Zeiss Ikon ZM 35mm Rangefinder Review – Everything a Rangefinder Should Be

Zeiss Ikon ZM 35mm Rangefinder Review – Everything a Rangefinder Should Be

2000 1125 Dustin Vaughn-Luma

A few months ago, I sang the praises of the Zeiss C Biogon 35/2.8 M mount lens. In that earlier review, I spoke to my wife’s sixth sense and how she dealt me a whopper of an anniversary surprise in that glorious lens. I also mentioned that the lens came packed with an equally stunning Zeiss Ikon ZM 35mm rangefinder camera. I’ve been aiming to write a piece on the camera for some time, but wanted to wait a bit in order to truly familiarize myself with the camera that some consider to be the pinnacle of M mount rangefinder technology.

It’s a camera that garners a lot of window shoppers, but few of these oglers end up buying. And that’s a shame. Because the ZM is a camera that gets many things right, and delivers a shooting experience unlike anything else in my arsenal. After using this beautiful camera extensively for over a year, and experiencing many highs (and quite possibly the lowest of lows), it’s time to share everything I’ve come to know about the Zeiss Ikon ZM. Is it a Leica-killer? Of course not. Will it go toe-to-toe with any film M? It sure will. In fact, it refines the rangefinder a bit further and pushes things forward, where Leica lets off the gas.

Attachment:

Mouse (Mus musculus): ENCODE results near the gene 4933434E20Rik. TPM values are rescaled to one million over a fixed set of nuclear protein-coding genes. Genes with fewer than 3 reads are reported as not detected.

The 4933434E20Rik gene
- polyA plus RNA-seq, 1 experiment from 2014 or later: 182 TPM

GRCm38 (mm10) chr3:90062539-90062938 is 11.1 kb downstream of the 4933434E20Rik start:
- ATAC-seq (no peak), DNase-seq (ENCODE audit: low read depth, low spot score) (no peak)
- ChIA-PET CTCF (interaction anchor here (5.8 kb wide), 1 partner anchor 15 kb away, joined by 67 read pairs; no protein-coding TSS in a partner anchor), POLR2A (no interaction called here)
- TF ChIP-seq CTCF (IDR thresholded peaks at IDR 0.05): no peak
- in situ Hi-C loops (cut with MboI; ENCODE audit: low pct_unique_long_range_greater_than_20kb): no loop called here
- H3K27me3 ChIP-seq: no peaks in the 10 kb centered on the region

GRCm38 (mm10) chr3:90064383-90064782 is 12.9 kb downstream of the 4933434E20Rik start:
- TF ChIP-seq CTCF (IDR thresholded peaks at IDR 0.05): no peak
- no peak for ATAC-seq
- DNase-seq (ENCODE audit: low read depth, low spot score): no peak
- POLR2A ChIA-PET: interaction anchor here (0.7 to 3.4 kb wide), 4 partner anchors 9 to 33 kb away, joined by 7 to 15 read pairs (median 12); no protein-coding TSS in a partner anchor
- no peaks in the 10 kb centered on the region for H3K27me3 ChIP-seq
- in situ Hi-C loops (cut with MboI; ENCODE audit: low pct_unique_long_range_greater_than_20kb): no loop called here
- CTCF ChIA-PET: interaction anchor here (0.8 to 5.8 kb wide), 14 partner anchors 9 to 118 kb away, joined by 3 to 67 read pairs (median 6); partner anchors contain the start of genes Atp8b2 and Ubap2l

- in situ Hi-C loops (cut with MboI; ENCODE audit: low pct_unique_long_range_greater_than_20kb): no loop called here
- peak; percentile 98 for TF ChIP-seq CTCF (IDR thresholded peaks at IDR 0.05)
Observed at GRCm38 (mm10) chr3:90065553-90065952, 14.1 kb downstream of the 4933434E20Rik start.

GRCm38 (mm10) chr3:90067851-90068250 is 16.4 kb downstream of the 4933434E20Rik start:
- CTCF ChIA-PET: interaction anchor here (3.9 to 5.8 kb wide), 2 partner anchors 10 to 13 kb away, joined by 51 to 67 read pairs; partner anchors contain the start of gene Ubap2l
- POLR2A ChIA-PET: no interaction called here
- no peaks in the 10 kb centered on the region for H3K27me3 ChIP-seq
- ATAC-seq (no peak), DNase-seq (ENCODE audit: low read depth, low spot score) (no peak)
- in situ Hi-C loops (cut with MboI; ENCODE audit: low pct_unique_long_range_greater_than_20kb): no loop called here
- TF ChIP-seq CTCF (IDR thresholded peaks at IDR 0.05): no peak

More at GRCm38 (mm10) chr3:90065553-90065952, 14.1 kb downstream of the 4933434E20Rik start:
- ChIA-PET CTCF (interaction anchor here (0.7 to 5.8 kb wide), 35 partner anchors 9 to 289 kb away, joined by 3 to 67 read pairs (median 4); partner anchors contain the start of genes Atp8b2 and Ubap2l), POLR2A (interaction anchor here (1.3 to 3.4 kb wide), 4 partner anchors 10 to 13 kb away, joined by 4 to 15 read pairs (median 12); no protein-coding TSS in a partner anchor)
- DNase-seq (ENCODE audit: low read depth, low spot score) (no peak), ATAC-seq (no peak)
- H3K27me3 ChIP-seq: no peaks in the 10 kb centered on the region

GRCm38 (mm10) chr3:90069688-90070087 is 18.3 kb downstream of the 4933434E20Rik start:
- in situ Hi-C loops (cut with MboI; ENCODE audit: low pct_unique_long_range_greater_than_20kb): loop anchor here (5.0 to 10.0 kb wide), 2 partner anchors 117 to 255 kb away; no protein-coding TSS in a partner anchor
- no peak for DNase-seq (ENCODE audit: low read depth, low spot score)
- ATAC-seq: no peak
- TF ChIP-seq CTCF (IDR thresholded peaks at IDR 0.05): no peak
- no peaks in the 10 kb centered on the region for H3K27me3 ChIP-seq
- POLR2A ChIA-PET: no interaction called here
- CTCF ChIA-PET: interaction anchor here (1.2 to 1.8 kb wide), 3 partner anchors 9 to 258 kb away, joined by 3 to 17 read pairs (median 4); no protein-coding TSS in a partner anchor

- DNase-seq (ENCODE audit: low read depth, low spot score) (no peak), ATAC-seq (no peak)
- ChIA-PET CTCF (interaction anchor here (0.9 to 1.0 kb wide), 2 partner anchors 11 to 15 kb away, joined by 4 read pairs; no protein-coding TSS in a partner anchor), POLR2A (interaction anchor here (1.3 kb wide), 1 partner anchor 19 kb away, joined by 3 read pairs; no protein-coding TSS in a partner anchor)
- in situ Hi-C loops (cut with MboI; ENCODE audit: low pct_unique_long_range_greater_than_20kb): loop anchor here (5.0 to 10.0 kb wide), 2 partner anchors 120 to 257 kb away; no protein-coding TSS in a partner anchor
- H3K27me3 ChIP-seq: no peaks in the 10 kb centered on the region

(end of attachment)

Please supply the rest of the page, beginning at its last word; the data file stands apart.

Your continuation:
This excellence noted, it’s also fair to say that the camera seems to be underrated amongst the average rangefinder fan, and in certain circles it’s dismissed outright due to its reliance on battery power to operate. Though many reliable sources praise it highly, its rarity leaves a lot to interpretation for those who’ve never held one. And less-than-reliable user reviews can lead to more questions than answers for those attempting to discern whether or not to buy. So let’s try to dispel some myths and clear the air.

Old World Heritage